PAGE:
How to Stick to a Diet
It’s a new year and you know what that means: you’re on yet another health kick. In fact, as you read this you’re probably counting down the minutes until you can eat your “diet-friendly” snack. But is it as low-cal as you think? We all know that potato chips and doughnuts have little nutritional value, but some of the snacks that we think are healthy—smoothies, reduced-fat cookies, yogurt—are actually loaded with calories and sugar. We here at WORKS don’t plan on giving up snacking anytime soon, so we took a look at why your favorite eats aren’t doing your body any good. Then we came up with healthier—yet still tasty—options. Now you can quell your cravings without the guilt. Happy New Year!
Your “healthy” snack: A blueberry muffin
Why it’s not as healthy as you think: Though they taste delectable, muffins are bad for you on so many levels: One Starbucks blueberry muffin has 400 calories and 12 grams of fat, an entire meal’s worth of calories for many women. And unlike a balanced meal, these tasty treats won’t leave you satisfied for long because they’re made with refined rather than whole grains. Whole grains have fiber, which leaves you feeling fuller longer. Look for products that have at least 10% fiber for a healthy choice.
A better alternative: Quaker Instant Oatmeal Apples & Cinnamon. The apple-cinnamon flavor will satisfy your sweet tooth, and at 170 calories, you can have a hamburger instead of a salad for lunch or dinner. Plus, oatmeal has 11% of the recommended daily value of fiber, which will quiet your hunger pangs.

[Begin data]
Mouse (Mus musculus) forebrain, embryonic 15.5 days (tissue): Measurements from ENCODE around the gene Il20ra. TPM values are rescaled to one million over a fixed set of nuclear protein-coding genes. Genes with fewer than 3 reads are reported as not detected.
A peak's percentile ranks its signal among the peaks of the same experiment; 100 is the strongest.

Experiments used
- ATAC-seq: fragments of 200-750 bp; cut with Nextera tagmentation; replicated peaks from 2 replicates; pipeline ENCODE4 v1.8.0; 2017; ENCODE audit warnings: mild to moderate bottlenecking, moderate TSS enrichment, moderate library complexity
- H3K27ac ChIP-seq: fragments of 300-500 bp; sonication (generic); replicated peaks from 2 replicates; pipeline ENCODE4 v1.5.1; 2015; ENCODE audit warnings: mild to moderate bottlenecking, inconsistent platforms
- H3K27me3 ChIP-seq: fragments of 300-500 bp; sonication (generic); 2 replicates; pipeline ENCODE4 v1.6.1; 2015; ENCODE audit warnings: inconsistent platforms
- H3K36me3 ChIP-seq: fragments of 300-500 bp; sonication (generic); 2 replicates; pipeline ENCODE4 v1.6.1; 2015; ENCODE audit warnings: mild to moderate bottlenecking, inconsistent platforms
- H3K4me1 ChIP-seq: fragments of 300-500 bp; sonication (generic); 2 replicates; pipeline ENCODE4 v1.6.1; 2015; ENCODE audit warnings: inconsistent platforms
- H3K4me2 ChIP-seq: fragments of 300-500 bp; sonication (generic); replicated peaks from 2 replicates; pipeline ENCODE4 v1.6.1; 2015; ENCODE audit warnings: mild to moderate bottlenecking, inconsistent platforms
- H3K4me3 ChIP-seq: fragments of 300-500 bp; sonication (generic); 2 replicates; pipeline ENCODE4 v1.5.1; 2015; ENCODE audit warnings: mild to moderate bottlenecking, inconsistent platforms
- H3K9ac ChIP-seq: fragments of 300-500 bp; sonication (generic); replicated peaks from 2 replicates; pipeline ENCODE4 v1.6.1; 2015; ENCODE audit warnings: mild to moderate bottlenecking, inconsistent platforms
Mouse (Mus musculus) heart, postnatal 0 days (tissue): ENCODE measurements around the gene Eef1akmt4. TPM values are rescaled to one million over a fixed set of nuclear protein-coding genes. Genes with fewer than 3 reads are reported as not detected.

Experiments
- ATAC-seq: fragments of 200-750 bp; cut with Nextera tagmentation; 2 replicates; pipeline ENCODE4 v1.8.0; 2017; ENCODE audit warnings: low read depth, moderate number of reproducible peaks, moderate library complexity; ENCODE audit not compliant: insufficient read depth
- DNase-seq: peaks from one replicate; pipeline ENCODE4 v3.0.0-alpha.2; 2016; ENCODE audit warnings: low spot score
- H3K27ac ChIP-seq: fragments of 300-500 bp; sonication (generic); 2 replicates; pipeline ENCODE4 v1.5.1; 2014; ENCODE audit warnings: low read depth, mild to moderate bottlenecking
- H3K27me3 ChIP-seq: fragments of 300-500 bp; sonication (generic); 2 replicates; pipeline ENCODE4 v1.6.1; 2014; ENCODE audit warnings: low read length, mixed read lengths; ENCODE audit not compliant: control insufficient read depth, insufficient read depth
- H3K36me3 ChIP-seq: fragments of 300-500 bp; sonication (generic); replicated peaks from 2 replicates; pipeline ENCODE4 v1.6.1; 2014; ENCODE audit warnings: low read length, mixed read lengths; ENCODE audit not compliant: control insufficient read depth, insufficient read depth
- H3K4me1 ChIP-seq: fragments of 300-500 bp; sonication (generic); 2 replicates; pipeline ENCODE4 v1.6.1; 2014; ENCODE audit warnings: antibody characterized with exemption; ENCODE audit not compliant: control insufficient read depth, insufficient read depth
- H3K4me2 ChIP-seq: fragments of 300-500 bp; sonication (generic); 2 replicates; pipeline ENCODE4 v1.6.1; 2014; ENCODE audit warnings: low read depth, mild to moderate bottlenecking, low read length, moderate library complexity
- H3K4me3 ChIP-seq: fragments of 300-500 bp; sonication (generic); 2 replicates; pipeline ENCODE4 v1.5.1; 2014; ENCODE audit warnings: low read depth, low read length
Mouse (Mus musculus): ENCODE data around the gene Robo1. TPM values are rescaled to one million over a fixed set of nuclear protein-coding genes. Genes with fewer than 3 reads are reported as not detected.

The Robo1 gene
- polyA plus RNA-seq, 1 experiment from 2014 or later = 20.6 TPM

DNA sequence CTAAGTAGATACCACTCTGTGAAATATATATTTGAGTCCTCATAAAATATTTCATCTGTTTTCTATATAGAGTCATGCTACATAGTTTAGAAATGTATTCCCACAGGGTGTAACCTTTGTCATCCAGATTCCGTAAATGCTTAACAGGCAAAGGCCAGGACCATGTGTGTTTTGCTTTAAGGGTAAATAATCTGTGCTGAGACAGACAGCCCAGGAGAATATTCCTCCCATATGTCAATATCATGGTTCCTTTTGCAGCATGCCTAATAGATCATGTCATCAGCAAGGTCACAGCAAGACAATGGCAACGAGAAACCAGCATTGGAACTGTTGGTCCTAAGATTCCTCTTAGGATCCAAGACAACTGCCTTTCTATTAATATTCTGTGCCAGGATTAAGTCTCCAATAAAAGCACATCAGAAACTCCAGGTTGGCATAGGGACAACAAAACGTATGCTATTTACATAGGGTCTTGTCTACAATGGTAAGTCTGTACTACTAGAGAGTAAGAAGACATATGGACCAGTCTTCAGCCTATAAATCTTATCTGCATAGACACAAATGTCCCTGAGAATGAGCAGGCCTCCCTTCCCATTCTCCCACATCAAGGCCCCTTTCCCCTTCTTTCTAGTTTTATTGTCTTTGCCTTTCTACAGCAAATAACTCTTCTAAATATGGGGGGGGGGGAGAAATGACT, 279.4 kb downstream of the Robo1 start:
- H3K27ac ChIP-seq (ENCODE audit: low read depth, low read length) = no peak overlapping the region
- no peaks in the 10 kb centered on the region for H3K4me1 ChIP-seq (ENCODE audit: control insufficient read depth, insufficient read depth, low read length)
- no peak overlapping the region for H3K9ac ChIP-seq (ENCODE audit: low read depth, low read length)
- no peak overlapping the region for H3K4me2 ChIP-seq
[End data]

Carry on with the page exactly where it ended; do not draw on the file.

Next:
Your “healthy” snack: Popcorn
Why it’s not as healthy as you think: Butter, butter, and—yes—butter. Popcorn can be a healthy snack, but in proportional serving sizes and with reduced or no butter. One bag of regular buttered popcorn has 36 grams of fat and more than enough calories for an entire meal.
A better alternative: Single-serving-size packages of popcorn or a handful of raw almonds.
Your “healthy” snack: Fruit juice
Why it’s not as healthy as you think: A typical bottle of juice actually contains two servings and is made with high-fructose corn syrup, which is loaded with sugar and calories. Essentially, you’ll be drinking your lunch.
A better alternative: Any juice that says 100% juice on the bottle, like Tropicana 100% Pure OJ. Check to make sure high-fructose corn syrup isn’t on the list of ingredients and save half of the drink for tomorrow’s lunch to cut calories.
Your “healthy” snack: Smoothies
Why it’s not as healthy as you think: Smoothies are more like a meal replacement than a snack and are digested quickly, offering little long-term satiety. Save the smoothies for a post-workout pick-me-up, when the body needs to absorb nutrients fast.
A better alternative: Fresh fruit with yogurt or cottage cheese. The sweetness of the fruit will give your taste buds a jolt, and the fat and protein in the cottage cheese will keep you feeling full.
Your “healthy” snack: Premade fruit and yogurt parfaits
Why it’s not as healthy as you think: Though fruit, yogurt, and granola are healthy options, parfaits that you buy at restaurants or delis typically aren’t made with low-fat ingredients. Case in point: The parfait at Cosi, a national sandwich chain, clocks in at a whopping 586 calories.
A better alternative: Make your own. Buy low-fat granola, a low-fat, single-serving cup of yogurt, and a few fresh fruits and combine. When you know what goes into your parfait, you can limit the calorie count—and keep the same pant size.